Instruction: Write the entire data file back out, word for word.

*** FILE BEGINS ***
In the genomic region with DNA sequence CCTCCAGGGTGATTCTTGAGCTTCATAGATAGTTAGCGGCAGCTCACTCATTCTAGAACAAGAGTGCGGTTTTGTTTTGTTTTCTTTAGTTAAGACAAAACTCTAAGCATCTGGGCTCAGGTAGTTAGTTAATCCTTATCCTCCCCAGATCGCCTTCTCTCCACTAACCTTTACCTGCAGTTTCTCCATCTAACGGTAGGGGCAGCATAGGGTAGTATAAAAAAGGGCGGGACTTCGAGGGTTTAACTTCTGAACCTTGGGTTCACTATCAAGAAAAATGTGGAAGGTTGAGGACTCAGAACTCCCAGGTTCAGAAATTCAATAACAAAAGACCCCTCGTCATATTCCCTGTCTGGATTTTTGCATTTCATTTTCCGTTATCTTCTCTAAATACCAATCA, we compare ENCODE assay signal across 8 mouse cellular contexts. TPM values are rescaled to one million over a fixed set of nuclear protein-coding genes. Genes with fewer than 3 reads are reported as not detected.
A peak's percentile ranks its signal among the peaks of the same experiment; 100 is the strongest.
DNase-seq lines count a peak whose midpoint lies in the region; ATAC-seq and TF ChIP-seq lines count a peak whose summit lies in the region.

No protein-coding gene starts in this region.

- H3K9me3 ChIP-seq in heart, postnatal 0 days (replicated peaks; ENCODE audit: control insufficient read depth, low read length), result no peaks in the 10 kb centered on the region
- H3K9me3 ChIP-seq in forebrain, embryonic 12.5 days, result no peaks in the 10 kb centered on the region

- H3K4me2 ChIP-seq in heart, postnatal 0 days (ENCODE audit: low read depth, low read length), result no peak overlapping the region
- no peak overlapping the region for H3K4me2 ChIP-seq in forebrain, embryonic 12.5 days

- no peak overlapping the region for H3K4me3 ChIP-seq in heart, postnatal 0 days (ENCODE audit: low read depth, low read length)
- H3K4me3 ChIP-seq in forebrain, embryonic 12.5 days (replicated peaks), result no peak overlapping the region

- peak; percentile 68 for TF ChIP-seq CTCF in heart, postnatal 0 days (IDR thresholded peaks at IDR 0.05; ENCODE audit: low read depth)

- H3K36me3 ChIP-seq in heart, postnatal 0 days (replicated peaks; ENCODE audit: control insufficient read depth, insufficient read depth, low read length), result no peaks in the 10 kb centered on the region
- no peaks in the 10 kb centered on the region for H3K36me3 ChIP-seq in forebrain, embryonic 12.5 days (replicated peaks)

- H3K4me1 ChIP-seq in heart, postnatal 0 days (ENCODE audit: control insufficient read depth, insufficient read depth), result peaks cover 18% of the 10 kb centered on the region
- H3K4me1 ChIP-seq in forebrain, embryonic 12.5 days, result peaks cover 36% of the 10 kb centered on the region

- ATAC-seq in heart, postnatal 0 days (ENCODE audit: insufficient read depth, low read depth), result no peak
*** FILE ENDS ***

In the genomic region with DNA sequence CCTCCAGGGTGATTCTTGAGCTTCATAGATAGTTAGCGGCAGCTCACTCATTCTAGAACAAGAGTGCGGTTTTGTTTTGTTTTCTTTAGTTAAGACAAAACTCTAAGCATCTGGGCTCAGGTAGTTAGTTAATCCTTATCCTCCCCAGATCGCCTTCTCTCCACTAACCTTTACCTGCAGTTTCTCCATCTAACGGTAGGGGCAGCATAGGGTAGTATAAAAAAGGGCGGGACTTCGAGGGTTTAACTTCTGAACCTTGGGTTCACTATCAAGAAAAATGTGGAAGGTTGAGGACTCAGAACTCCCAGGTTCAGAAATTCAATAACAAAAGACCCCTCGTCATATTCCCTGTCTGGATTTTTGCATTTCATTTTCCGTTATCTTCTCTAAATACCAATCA, we compare ENCODE assay signal across 8 mouse cellular contexts. TPM values are rescaled to one million over a fixed set of nuclear protein-coding genes. Genes with fewer than 3 reads are reported as not detected.
A peak's percentile ranks its signal among the peaks of the same experiment; 100 is the strongest.
DNase-seq lines count a peak whose midpoint lies in the region; ATAC-seq and TF ChIP-seq lines count a peak whose summit lies in the region.

No protein-coding gene starts in this region.

- H3K9me3 ChIP-seq in heart, postnatal 0 days (replicated peaks; ENCODE audit: control insufficient read depth, low read length), result no peaks in the 10 kb centered on the region
- H3K9me3 ChIP-seq in forebrain, embryonic 12.5 days, result no peaks in the 10 kb centered on the region

- H3K4me2 ChIP-seq in heart, postnatal 0 days (ENCODE audit: low read depth, low read length), result no peak overlapping the region
- no peak overlapping the region for H3K4me2 ChIP-seq in forebrain, embryonic 12.5 days

- no peak overlapping the region for H3K4me3 ChIP-seq in heart, postnatal 0 days (ENCODE audit: low read depth, low read length)
- H3K4me3 ChIP-seq in forebrain, embryonic 12.5 days (replicated peaks), result no peak overlapping the region

- peak; percentile 68 for TF ChIP-seq CTCF in heart, postnatal 0 days (IDR thresholded peaks at IDR 0.05; ENCODE audit: low read depth)

- H3K36me3 ChIP-seq in heart, postnatal 0 days (replicated peaks; ENCODE audit: control insufficient read depth, insufficient read depth, low read length), result no peaks in the 10 kb centered on the region
- no peaks in the 10 kb centered on the region for H3K36me3 ChIP-seq in forebrain, embryonic 12.5 days (replicated peaks)

- H3K4me1 ChIP-seq in heart, postnatal 0 days (ENCODE audit: control insufficient read depth, insufficient read depth), result peaks cover 18% of the 10 kb centered on the region
- H3K4me1 ChIP-seq in forebrain, embryonic 12.5 days, result peaks cover 36% of the 10 kb centered on the region

- ATAC-seq in heart, postnatal 0 days (ENCODE audit: insufficient read depth, low read depth), result no peak